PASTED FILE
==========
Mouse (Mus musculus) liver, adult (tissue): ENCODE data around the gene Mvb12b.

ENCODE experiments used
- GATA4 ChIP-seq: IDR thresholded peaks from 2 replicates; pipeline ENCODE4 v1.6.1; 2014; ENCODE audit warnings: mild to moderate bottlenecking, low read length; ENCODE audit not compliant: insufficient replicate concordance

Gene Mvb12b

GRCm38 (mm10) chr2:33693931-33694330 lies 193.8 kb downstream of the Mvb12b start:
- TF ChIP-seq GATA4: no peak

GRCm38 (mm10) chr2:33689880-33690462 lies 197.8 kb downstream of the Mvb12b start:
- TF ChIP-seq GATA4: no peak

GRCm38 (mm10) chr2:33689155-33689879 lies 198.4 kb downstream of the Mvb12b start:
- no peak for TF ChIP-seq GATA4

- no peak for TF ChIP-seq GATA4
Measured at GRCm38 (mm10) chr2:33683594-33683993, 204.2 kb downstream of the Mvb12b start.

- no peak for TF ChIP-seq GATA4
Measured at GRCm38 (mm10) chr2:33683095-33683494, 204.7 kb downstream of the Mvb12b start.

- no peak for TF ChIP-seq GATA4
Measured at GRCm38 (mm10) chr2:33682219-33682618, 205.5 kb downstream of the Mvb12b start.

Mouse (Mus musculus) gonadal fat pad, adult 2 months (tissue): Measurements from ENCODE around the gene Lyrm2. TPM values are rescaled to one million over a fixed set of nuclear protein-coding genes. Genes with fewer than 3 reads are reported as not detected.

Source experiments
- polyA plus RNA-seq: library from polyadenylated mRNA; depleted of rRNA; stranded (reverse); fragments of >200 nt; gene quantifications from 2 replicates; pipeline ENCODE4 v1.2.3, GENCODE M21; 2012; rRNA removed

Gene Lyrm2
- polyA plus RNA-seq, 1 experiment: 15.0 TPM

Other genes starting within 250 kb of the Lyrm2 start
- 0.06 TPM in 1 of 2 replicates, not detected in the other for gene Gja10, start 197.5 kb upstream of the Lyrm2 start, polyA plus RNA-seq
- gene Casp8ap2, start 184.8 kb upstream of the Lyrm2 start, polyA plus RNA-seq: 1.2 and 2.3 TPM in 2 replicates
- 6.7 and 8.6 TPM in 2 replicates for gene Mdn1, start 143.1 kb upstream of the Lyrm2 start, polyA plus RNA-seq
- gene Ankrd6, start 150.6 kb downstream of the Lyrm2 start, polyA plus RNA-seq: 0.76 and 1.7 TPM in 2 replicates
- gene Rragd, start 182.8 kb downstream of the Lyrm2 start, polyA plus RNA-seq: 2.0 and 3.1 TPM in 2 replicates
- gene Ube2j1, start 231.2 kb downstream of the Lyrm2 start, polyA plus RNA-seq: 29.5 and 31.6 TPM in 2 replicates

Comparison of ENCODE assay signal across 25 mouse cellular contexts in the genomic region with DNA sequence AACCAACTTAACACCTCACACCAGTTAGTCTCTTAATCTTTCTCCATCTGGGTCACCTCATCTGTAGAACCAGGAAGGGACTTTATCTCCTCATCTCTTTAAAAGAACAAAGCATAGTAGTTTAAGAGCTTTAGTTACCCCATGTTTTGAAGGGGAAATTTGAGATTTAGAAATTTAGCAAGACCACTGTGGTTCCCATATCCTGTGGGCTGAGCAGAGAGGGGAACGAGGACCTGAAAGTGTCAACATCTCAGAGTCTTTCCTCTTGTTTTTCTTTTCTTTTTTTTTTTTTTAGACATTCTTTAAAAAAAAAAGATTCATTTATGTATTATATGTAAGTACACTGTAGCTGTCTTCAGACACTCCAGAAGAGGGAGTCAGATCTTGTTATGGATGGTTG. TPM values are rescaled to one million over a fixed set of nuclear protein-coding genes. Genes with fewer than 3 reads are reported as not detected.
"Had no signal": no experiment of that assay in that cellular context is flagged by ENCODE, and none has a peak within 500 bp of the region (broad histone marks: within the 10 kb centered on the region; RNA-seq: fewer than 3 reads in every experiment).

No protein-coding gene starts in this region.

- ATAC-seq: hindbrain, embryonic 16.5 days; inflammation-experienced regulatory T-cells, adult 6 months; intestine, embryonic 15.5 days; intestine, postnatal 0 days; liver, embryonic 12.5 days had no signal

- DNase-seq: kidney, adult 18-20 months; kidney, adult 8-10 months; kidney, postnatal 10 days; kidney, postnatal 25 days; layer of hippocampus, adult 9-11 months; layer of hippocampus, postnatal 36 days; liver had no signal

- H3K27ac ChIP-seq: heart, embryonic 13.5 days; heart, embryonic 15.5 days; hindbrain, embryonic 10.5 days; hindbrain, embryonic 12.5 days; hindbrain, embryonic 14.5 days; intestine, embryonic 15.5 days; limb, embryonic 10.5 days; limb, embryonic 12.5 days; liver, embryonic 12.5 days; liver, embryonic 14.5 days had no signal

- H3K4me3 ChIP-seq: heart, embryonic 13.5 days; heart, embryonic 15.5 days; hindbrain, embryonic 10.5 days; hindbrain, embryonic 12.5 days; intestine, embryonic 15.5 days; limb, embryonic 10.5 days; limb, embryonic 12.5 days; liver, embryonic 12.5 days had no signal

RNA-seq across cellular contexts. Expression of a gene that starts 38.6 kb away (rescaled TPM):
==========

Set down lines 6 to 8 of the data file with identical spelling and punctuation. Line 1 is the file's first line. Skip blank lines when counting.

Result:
- TF ChIP-seq GATA4: no peak

GRCm38 (mm10) chr2:33689880-33690462 lies 197.8 kb downstream of the Mvb12b start:
- TF ChIP-seq GATA4: no peak